Those choosing “it’s complicated” on Facebook relationship status updates have nothing on Elizabeth Gilbert. She’s been there, done that, had the ‘him and her’ (twice), and now her ‘her’ is dying. Confused? Read this article from The Guardian for background information on Gilbert’s coming out.
Recently the well known author of Eat, Pray, Love, amongst other titles, shared on Facebook that she left her husband and is in love with her female best friend, who has cancer. People have reacted to the news in various ways, from offering sincere support to criticizing her character and validity as an author. The author said:
“Untruth is always complicating, and truth — no matter what the consequences — is always strangely simplifying.”
Gilbert wrote about her second marriage in her book Committed: A Love Story and is known for her perspectives on relationships. Do the events of her personal life make any of her writing less valid or relevant? It should not be considered an altering factor, because each reader chooses to read the content and synthesize it in their own context. It is the author’s choice to share experiences and the readers’ choose to take them to heart or leave them. We create our own understanding of the world through our choices.
The Mastery of Love author, Don Miguel Ruiz, captured the essentials of developing ourselves first before becoming a part of any relationship. This idea aligns with Gilbert’s personal journey and discoveries – clarity begins with self-love.
“Let us trust ourselves completely to make the choices we must make,” Don Miguel Ruiz speaks on our role in our own self-directed lives.
While some also believe sexuality and sexual preferences are choices, I see them as fluid spectrums. Why must we be defined with labels? Who’s right is it to fit anyone into just one ‘box?’ How about the multiracial, multilingual, non-partisan individuals? There might be fewer categories when it comes to gender and sexual preferences but that doesn’t mean we’re stuck in any single one for life.
The Bingo Theory is a new take on the old struggle between men and women understanding each other; it details how we all have feminine and masculine energy. The journey to find the yin-yang balance within each of us is sometimes a windy road, sometimes a personal struggle. At most times it’s a changing dynamic but the central idea is that we must love our whole, balanced selves.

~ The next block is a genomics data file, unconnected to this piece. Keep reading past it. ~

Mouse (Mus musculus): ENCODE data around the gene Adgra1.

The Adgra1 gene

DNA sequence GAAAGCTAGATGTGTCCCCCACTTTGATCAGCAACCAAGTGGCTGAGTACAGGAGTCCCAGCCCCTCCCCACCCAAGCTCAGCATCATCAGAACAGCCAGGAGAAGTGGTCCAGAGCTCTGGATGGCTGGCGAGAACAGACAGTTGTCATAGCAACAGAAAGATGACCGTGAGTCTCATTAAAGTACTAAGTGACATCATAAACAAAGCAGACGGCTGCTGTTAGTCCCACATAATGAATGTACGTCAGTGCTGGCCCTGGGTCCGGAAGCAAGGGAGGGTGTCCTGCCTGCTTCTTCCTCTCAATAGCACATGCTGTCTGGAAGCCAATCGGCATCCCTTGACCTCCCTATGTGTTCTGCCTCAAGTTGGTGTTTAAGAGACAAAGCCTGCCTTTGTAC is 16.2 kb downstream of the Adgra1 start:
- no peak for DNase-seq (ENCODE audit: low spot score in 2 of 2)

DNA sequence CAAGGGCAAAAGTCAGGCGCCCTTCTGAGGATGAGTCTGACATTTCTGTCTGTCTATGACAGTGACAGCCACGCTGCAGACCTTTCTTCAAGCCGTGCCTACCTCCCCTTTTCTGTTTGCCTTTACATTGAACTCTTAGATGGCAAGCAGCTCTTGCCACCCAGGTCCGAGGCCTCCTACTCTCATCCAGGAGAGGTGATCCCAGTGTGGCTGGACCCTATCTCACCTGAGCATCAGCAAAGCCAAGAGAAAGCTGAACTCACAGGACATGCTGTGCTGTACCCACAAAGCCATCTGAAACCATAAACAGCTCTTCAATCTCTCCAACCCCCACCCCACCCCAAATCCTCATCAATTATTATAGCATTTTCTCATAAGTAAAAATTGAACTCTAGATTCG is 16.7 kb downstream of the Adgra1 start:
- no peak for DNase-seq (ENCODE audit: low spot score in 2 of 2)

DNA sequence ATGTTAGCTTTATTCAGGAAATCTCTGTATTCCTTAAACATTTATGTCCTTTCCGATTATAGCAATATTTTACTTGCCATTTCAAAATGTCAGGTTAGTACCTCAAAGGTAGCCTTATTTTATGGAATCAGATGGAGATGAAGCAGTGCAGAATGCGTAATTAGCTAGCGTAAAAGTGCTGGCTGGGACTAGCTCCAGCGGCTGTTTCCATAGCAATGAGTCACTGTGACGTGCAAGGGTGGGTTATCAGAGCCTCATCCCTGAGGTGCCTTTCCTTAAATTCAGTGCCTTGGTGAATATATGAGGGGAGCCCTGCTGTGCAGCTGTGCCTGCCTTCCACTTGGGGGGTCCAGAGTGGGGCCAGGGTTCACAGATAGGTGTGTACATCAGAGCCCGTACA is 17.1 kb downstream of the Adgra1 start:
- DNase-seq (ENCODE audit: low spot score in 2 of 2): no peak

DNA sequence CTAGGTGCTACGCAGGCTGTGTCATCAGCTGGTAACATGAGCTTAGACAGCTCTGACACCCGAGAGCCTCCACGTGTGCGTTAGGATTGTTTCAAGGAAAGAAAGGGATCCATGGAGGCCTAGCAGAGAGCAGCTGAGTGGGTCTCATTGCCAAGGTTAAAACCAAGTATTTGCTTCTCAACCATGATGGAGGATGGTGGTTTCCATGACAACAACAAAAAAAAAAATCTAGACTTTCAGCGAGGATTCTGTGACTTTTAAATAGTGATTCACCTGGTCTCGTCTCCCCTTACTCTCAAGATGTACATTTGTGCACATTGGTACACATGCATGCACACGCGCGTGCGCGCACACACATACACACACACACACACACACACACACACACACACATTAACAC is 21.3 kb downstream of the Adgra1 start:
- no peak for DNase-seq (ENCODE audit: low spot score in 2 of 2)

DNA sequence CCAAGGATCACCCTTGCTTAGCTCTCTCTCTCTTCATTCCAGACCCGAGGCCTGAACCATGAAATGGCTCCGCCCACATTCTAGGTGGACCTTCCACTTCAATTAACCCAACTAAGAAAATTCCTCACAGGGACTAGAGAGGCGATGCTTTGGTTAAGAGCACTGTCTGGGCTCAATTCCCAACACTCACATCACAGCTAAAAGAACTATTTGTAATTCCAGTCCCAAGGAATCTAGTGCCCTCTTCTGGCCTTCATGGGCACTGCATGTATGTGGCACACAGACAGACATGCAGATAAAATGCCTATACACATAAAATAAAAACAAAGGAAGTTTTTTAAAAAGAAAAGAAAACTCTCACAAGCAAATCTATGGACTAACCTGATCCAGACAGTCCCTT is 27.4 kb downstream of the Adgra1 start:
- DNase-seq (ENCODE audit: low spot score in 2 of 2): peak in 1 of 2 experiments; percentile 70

The only constant in life is change. Once we accept that truth, life flows more easily. Gilbert changed her sexual preferences. So what? Does that make her more or less of a person? Of course not – she has changed and yet is still ‘her.’ When someone alters their political, religious, or food preferences, they only disappoint the other ‘side’ for those keeping score. Why keep score?
Love is actually a simple thing. We choose to make it complicated. Society’s watchful eyes quickly pass judgment without the premise and underpinnings of love. If we simply change our viewpoints to think of each person through a loving lens, imagine the shift in perception.
“When you establish peace, when you establish love, when you establish kindness [inside], you cannot act any other way to the outside world.”
~ Mimi Ikonn, Author of The Bingo Theory
Whether it be a famous celebrity or a close loved one, a male or female, homosexual or heterosexual, what’s the difference? If they are happy, operating from a place of love, and sharing that love with another person – what’s to shame? who’s to blame? The answer is always simple: just love!
“You don’t need to justify your love, you don’t need to explain your love, you just need to practice your love. Practice creates the master.”
~ Don Miguel Ruiz, Author of The Mastery of Love
Gilbert speaks on the key to happiness in relationships in the video below:
YouTube Channel: PBS
Featured image via QNews
h/t The Guardian